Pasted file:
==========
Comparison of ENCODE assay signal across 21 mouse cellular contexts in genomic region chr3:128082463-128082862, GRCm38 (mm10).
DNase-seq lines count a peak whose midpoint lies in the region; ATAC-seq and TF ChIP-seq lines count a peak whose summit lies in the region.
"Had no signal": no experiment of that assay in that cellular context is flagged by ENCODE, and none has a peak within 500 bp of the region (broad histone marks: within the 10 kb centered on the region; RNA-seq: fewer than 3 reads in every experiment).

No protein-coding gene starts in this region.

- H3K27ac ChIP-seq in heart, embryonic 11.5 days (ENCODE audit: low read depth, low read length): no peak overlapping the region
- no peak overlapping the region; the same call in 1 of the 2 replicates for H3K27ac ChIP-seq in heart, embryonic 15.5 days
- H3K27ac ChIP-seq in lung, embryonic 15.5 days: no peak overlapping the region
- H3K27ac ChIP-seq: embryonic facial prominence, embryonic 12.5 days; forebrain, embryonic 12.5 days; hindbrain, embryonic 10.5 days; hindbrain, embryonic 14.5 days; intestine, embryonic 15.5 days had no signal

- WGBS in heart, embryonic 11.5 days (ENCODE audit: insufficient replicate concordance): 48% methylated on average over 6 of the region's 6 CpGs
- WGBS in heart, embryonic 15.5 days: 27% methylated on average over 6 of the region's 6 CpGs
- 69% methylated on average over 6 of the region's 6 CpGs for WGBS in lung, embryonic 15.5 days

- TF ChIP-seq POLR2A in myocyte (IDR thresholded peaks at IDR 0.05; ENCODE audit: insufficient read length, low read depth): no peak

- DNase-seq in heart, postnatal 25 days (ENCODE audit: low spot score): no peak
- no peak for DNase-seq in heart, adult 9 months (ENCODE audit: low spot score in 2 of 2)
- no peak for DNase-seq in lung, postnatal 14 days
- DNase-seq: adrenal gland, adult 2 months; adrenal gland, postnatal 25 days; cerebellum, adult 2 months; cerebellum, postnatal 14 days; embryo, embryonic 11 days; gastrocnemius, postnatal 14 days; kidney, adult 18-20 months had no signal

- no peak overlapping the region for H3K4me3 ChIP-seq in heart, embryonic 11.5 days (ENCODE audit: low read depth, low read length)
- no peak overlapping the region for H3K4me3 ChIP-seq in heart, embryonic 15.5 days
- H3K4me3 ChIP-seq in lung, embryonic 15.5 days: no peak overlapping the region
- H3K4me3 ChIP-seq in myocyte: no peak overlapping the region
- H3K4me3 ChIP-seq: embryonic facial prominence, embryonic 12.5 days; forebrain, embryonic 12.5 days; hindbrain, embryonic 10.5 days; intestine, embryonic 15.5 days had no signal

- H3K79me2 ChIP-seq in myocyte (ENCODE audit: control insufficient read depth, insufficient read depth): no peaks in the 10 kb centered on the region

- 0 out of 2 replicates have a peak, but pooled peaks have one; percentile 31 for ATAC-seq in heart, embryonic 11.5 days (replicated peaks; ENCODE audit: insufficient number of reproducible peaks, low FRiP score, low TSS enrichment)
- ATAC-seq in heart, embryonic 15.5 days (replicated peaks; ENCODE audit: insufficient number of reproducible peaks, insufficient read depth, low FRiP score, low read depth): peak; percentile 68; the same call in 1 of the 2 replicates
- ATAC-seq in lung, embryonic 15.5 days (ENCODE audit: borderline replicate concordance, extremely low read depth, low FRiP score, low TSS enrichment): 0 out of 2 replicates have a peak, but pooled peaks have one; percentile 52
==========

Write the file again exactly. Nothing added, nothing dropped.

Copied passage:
Comparison of ENCODE assay signal across 21 mouse cellular contexts in genomic region chr3:128082463-128082862, GRCm38 (mm10).
DNase-seq lines count a peak whose midpoint lies in the region; ATAC-seq and TF ChIP-seq lines count a peak whose summit lies in the region.
"Had no signal": no experiment of that assay in that cellular context is flagged by ENCODE, and none has a peak within 500 bp of the region (broad histone marks: within the 10 kb centered on the region; RNA-seq: fewer than 3 reads in every experiment).

No protein-coding gene starts in this region.

- H3K27ac ChIP-seq in heart, embryonic 11.5 days (ENCODE audit: low read depth, low read length): no peak overlapping the region
- no peak overlapping the region; the same call in 1 of the 2 replicates for H3K27ac ChIP-seq in heart, embryonic 15.5 days
- H3K27ac ChIP-seq in lung, embryonic 15.5 days: no peak overlapping the region
- H3K27ac ChIP-seq: embryonic facial prominence, embryonic 12.5 days; forebrain, embryonic 12.5 days; hindbrain, embryonic 10.5 days; hindbrain, embryonic 14.5 days; intestine, embryonic 15.5 days had no signal

- WGBS in heart, embryonic 11.5 days (ENCODE audit: insufficient replicate concordance): 48% methylated on average over 6 of the region's 6 CpGs
- WGBS in heart, embryonic 15.5 days: 27% methylated on average over 6 of the region's 6 CpGs
- 69% methylated on average over 6 of the region's 6 CpGs for WGBS in lung, embryonic 15.5 days

- TF ChIP-seq POLR2A in myocyte (IDR thresholded peaks at IDR 0.05; ENCODE audit: insufficient read length, low read depth): no peak

- DNase-seq in heart, postnatal 25 days (ENCODE audit: low spot score): no peak
- no peak for DNase-seq in heart, adult 9 months (ENCODE audit: low spot score in 2 of 2)
- no peak for DNase-seq in lung, postnatal 14 days
- DNase-seq: adrenal gland, adult 2 months; adrenal gland, postnatal 25 days; cerebellum, adult 2 months; cerebellum, postnatal 14 days; embryo, embryonic 11 days; gastrocnemius, postnatal 14 days; kidney, adult 18-20 months had no signal

- no peak overlapping the region for H3K4me3 ChIP-seq in heart, embryonic 11.5 days (ENCODE audit: low read depth, low read length)
- no peak overlapping the region for H3K4me3 ChIP-seq in heart, embryonic 15.5 days
- H3K4me3 ChIP-seq in lung, embryonic 15.5 days: no peak overlapping the region
- H3K4me3 ChIP-seq in myocyte: no peak overlapping the region
- H3K4me3 ChIP-seq: embryonic facial prominence, embryonic 12.5 days; forebrain, embryonic 12.5 days; hindbrain, embryonic 10.5 days; intestine, embryonic 15.5 days had no signal

- H3K79me2 ChIP-seq in myocyte (ENCODE audit: control insufficient read depth, insufficient read depth): no peaks in the 10 kb centered on the region

- 0 out of 2 replicates have a peak, but pooled peaks have one; percentile 31 for ATAC-seq in heart, embryonic 11.5 days (replicated peaks; ENCODE audit: insufficient number of reproducible peaks, low FRiP score, low TSS enrichment)
- ATAC-seq in heart, embryonic 15.5 days (replicated peaks; ENCODE audit: insufficient number of reproducible peaks, insufficient read depth, low FRiP score, low read depth): peak; percentile 68; the same call in 1 of the 2 replicates
- ATAC-seq in lung, embryonic 15.5 days (ENCODE audit: borderline replicate concordance, extremely low read depth, low FRiP score, low TSS enrichment): 0 out of 2 replicates have a peak, but pooled peaks have one; percentile 52